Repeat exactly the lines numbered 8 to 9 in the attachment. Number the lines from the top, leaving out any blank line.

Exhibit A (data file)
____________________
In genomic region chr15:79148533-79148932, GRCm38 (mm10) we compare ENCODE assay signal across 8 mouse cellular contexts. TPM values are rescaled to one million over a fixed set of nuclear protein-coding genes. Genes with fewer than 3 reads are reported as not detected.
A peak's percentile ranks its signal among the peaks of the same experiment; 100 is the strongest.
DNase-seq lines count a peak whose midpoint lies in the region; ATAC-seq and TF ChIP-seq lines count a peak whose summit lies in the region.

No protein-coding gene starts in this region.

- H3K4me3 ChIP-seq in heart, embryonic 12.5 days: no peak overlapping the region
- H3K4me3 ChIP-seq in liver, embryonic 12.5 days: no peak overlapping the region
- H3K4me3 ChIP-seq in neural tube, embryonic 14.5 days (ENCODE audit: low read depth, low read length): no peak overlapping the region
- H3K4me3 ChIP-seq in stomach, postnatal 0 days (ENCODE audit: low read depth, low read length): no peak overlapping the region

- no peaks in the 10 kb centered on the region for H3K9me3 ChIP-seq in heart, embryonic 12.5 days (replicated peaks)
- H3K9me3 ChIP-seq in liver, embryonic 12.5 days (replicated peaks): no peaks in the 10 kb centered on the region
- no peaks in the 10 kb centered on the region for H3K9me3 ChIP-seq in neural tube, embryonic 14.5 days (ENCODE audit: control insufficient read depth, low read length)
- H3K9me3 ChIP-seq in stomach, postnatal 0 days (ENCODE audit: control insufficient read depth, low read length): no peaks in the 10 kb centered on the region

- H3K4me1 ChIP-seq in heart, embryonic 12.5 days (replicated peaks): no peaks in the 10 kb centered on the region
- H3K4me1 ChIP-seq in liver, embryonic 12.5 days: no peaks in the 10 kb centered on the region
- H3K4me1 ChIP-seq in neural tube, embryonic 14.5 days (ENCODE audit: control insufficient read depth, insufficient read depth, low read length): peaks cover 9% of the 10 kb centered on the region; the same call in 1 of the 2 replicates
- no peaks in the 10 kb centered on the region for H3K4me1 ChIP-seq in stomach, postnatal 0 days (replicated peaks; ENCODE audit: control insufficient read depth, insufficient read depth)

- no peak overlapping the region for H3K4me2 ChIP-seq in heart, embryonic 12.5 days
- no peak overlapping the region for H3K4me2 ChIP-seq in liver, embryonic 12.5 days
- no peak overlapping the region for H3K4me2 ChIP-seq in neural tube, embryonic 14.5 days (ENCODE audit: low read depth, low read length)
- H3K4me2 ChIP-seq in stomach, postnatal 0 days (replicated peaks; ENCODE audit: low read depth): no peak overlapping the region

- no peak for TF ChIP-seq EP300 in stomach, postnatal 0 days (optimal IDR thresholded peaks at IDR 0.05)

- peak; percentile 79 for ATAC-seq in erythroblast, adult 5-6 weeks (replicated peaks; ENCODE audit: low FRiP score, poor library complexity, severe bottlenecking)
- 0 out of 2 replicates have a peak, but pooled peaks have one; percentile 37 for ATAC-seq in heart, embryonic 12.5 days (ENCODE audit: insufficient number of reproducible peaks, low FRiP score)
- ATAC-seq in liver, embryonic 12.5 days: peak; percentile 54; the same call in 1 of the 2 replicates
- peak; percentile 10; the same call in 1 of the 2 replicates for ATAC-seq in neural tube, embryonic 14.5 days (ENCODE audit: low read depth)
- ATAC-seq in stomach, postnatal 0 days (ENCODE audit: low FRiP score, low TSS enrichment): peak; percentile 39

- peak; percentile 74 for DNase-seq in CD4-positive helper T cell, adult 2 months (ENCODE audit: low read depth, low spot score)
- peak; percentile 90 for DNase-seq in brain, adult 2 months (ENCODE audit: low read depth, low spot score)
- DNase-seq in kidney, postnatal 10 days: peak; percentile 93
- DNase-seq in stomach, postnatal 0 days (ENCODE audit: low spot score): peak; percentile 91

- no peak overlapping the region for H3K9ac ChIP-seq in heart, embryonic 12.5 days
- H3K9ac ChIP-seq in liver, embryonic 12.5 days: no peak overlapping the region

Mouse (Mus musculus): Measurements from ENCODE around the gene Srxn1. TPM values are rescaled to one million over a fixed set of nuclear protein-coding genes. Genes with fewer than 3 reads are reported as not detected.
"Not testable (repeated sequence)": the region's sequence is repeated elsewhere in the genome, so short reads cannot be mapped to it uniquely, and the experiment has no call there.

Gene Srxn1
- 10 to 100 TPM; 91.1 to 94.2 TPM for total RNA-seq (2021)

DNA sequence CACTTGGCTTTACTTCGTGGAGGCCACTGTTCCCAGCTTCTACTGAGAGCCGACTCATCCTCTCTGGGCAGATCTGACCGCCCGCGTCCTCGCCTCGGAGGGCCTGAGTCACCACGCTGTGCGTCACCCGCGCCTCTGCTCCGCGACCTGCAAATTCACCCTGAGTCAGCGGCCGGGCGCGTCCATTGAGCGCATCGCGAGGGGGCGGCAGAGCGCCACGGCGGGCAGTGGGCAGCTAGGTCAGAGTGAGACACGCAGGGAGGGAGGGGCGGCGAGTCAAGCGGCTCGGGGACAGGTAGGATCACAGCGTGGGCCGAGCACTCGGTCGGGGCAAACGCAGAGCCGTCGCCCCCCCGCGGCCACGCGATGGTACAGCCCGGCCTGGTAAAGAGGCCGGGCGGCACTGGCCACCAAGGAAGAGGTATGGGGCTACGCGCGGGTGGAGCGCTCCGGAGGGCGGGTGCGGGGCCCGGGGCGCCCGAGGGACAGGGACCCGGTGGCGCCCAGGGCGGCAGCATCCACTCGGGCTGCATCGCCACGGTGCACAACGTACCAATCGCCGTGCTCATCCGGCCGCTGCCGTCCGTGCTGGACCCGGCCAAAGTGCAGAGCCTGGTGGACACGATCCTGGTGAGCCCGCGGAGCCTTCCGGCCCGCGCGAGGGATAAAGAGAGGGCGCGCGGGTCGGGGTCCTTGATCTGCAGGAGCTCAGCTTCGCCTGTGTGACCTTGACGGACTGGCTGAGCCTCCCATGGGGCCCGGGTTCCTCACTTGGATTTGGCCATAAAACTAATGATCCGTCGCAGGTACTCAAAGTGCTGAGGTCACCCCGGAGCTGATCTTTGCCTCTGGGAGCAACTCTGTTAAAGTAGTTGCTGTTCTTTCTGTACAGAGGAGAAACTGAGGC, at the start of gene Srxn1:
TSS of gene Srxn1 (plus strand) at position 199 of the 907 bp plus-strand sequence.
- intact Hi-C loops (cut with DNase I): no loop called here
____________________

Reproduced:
- H3K4me3 ChIP-seq in stomach, postnatal 0 days (ENCODE audit: low read depth, low read length): no peak overlapping the region

- no peaks in the 10 kb centered on the region for H3K9me3 ChIP-seq in heart, embryonic 12.5 days (replicated peaks)